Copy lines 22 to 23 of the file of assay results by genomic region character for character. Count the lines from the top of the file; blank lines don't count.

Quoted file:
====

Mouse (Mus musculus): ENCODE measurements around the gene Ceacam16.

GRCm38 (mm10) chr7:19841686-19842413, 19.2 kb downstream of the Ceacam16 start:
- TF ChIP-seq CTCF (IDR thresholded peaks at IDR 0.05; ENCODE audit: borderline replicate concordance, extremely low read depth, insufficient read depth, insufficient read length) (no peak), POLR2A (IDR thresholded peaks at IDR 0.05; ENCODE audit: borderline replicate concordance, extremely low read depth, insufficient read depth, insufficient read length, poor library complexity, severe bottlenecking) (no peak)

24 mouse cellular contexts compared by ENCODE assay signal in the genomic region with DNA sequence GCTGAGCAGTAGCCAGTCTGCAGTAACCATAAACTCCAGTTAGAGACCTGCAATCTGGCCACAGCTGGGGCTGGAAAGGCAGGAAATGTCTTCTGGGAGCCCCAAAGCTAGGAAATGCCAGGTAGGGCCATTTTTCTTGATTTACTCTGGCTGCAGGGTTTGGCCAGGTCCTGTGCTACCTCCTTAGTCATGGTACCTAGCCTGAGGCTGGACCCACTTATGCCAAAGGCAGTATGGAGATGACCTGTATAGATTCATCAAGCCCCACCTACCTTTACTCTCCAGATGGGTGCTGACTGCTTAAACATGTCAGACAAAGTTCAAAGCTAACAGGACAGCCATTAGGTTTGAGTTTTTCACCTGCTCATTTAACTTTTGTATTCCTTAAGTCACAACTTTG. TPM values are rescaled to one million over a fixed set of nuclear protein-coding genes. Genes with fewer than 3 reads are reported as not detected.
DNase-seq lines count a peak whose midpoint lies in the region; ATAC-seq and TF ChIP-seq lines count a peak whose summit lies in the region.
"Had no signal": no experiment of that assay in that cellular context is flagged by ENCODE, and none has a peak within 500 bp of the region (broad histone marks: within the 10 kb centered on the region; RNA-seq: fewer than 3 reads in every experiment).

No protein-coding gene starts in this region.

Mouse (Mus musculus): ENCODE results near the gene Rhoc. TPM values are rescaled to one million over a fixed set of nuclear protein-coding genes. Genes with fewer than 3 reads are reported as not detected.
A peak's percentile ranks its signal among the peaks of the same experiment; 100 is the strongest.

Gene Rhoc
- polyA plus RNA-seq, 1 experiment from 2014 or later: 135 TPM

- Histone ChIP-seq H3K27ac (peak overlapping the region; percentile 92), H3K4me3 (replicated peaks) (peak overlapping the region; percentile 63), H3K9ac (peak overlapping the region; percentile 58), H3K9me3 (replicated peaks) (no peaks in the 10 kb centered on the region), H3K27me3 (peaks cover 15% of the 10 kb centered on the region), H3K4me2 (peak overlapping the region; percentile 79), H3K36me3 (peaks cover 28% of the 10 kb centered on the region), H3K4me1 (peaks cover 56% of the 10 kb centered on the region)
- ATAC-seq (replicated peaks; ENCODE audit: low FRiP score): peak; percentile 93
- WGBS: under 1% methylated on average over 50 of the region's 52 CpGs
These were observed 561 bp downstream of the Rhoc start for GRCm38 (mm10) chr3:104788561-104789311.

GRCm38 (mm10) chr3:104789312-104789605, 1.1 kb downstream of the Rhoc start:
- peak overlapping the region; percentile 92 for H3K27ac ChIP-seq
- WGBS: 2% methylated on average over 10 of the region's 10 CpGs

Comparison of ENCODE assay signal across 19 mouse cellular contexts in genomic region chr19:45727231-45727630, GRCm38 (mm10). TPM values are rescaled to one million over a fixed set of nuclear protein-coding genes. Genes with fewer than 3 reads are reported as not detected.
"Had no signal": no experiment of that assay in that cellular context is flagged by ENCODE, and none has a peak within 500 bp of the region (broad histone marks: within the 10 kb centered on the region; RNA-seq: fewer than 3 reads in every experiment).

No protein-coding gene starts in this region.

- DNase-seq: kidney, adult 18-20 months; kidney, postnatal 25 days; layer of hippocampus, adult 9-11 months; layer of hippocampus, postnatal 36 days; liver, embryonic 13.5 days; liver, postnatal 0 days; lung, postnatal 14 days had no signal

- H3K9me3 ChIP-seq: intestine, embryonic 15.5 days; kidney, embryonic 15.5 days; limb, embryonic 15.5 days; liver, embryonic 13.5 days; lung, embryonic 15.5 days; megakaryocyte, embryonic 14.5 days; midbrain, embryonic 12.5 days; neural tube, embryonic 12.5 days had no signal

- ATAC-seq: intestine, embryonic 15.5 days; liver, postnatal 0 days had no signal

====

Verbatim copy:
- DNase-seq: kidney, adult 18-20 months; kidney, postnatal 25 days; layer of hippocampus, adult 9-11 months; layer of hippocampus, postnatal 36 days; liver, embryonic 13.5 days; liver, postnatal 0 days; lung, postnatal 14 days had no signal

- H3K9me3 ChIP-seq: intestine, embryonic 15.5 days; kidney, embryonic 15.5 days; limb, embryonic 15.5 days; liver, embryonic 13.5 days; lung, embryonic 15.5 days; megakaryocyte, embryonic 14.5 days; midbrain, embryonic 12.5 days; neural tube, embryonic 12.5 days had no signal